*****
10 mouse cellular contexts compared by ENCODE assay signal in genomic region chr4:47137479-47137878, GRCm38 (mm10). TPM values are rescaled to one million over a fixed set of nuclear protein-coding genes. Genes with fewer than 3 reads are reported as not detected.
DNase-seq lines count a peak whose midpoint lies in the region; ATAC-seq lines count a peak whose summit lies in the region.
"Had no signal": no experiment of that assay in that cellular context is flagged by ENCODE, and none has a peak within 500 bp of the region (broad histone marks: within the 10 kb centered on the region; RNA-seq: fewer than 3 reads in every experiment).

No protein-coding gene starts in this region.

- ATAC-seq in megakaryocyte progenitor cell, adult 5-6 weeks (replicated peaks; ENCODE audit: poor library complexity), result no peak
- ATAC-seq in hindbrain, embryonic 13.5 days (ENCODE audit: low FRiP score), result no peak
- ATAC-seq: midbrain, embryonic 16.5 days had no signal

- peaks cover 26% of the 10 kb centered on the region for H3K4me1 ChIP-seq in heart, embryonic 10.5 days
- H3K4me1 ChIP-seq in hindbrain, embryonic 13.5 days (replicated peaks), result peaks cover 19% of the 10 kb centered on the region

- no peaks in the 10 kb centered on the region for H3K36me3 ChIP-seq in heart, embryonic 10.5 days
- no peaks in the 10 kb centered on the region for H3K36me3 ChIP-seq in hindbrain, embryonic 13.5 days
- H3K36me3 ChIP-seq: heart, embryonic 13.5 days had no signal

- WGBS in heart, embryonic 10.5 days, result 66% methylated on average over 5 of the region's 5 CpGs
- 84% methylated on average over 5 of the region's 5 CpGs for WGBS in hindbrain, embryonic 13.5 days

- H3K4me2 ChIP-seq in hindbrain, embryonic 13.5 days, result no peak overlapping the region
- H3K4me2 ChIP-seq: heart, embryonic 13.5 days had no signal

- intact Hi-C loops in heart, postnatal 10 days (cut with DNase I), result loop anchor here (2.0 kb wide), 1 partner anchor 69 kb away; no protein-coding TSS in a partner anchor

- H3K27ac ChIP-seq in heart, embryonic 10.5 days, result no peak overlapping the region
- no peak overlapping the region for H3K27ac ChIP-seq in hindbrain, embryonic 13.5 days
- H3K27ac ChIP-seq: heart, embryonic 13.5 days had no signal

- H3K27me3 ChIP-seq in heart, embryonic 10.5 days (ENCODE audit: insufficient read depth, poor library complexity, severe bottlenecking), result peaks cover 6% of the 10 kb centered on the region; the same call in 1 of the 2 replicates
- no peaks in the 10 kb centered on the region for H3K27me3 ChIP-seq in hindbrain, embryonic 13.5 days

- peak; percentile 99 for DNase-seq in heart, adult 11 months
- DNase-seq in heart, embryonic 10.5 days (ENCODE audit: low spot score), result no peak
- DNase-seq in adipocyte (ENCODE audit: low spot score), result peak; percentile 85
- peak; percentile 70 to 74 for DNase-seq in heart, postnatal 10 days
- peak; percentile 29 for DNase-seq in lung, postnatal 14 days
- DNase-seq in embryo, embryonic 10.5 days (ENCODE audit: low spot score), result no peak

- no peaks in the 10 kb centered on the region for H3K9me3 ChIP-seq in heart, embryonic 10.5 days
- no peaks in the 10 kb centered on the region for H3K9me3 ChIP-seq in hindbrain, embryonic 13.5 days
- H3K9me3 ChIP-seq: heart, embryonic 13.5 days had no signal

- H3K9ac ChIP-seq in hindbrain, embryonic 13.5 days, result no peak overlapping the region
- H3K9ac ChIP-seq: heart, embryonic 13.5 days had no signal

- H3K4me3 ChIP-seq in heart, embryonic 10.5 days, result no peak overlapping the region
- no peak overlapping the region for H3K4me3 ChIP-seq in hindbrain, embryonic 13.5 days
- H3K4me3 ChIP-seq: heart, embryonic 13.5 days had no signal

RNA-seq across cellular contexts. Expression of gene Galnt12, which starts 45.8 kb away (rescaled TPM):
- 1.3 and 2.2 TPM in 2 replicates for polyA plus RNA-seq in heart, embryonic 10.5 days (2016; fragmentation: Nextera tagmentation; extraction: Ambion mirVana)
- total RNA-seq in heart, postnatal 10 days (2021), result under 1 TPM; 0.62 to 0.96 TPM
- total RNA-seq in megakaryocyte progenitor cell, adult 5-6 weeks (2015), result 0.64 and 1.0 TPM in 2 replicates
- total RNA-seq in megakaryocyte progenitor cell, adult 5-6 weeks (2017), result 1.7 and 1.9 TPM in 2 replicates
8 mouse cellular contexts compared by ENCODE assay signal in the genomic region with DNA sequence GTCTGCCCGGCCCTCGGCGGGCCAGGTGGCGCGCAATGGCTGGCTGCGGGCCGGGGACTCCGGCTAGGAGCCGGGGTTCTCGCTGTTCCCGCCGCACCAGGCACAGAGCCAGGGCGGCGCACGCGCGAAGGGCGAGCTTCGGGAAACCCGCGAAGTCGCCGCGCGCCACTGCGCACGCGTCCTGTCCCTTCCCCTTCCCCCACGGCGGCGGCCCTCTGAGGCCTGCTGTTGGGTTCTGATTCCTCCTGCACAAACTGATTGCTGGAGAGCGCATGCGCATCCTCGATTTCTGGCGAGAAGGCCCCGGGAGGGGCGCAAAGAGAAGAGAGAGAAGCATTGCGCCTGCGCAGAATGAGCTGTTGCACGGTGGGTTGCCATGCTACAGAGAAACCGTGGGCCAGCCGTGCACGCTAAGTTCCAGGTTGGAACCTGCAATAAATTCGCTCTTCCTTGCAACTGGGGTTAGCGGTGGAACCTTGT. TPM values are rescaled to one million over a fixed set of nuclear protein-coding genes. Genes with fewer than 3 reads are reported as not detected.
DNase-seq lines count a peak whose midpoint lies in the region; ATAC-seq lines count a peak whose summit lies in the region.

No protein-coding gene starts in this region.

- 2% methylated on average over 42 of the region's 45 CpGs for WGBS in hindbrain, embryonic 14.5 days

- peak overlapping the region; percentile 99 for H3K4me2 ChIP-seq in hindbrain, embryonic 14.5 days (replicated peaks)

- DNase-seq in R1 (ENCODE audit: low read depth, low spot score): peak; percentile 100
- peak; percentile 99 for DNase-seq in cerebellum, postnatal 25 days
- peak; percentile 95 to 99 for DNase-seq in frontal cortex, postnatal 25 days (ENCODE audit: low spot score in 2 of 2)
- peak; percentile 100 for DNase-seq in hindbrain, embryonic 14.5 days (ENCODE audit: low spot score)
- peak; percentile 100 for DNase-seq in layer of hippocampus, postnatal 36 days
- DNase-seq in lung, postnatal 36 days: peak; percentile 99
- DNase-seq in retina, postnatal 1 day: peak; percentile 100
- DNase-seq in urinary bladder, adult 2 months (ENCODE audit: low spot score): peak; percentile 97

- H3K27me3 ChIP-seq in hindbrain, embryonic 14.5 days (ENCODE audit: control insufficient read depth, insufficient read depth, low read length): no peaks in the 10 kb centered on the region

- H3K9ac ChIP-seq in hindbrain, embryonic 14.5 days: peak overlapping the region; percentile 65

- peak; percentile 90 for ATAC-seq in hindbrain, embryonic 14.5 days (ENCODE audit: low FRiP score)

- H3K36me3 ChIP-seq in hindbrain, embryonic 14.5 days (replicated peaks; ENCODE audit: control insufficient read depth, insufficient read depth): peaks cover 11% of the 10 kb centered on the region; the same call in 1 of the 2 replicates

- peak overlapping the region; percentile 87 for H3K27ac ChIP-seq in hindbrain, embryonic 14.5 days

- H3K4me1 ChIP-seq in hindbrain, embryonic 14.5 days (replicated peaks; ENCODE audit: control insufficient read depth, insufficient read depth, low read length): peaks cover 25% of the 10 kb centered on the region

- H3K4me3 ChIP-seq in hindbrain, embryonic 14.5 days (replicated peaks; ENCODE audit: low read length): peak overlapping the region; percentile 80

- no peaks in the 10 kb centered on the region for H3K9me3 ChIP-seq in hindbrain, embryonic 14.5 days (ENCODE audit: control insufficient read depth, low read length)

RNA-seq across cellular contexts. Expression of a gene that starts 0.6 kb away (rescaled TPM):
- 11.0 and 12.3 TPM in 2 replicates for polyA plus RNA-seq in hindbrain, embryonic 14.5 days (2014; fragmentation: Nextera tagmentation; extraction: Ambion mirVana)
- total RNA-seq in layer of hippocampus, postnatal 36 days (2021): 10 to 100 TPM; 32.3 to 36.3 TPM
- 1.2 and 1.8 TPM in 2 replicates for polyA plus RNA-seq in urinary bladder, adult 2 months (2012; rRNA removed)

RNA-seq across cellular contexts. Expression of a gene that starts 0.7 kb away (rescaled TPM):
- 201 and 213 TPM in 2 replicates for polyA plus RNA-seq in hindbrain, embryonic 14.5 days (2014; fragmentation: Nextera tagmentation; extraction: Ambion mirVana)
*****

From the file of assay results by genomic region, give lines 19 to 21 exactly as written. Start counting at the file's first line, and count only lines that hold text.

- no peak overlapping the region for H3K27ac ChIP-seq in hindbrain, embryonic 13.5 days
- H3K27ac ChIP-seq: heart, embryonic 13.5 days had no signal

- H3K27me3 ChIP-seq in heart, embryonic 10.5 days (ENCODE audit: insufficient read depth, poor library complexity, severe bottlenecking), result peaks cover 6% of the 10 kb centered on the region; the same call in 1 of the 2 replicates